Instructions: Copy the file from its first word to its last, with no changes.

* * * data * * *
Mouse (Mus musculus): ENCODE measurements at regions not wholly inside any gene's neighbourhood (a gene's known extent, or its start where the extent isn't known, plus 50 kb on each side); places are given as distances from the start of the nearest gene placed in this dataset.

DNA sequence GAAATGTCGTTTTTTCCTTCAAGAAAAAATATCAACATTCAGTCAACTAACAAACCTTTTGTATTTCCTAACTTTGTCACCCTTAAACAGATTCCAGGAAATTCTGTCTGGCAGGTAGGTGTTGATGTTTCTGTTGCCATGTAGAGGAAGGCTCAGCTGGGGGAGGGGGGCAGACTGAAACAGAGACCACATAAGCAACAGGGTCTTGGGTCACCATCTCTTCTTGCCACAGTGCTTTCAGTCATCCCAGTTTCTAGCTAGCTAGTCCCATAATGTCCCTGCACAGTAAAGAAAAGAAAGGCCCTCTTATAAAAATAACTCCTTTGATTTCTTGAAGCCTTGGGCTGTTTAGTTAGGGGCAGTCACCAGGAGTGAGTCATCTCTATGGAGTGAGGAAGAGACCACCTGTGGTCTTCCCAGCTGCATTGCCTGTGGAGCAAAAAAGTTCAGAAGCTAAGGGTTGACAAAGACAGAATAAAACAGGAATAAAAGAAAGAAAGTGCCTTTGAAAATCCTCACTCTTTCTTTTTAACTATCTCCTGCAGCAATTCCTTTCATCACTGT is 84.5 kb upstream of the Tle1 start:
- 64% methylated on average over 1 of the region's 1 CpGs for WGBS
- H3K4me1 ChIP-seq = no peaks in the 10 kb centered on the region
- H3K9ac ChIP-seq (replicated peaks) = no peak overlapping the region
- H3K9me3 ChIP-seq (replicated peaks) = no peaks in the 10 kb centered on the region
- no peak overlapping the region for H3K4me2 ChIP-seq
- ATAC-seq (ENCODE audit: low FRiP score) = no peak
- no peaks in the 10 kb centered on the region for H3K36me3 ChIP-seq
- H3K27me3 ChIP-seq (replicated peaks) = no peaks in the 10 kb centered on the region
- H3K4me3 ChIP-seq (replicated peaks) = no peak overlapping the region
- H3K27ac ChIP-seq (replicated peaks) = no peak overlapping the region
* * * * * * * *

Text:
Mouse (Mus musculus): ENCODE measurements at regions not wholly inside any gene's neighbourhood (a gene's known extent, or its start where the extent isn't known, plus 50 kb on each side); places are given as distances from the start of the nearest gene placed in this dataset.

DNA sequence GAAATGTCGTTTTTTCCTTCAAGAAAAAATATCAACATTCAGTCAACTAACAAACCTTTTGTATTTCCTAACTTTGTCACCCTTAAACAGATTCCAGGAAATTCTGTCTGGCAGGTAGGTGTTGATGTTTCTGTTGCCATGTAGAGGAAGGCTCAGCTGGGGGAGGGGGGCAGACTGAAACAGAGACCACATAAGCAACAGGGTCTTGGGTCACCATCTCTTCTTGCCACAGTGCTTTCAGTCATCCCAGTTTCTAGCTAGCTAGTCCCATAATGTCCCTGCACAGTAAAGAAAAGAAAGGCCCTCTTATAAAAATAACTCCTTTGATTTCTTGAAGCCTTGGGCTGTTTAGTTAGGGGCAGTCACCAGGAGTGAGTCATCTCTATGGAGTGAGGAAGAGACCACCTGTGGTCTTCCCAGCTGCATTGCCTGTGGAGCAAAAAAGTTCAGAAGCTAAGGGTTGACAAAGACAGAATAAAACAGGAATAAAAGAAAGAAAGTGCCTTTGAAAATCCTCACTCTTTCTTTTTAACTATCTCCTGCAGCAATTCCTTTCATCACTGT is 84.5 kb upstream of the Tle1 start:
- 64% methylated on average over 1 of the region's 1 CpGs for WGBS
- H3K4me1 ChIP-seq = no peaks in the 10 kb centered on the region
- H3K9ac ChIP-seq (replicated peaks) = no peak overlapping the region
- H3K9me3 ChIP-seq (replicated peaks) = no peaks in the 10 kb centered on the region
- no peak overlapping the region for H3K4me2 ChIP-seq
- ATAC-seq (ENCODE audit: low FRiP score) = no peak
- no peaks in the 10 kb centered on the region for H3K36me3 ChIP-seq
- H3K27me3 ChIP-seq (replicated peaks) = no peaks in the 10 kb centered on the region
- H3K4me3 ChIP-seq (replicated peaks) = no peak overlapping the region
- H3K27ac ChIP-seq (replicated peaks) = no peak overlapping the region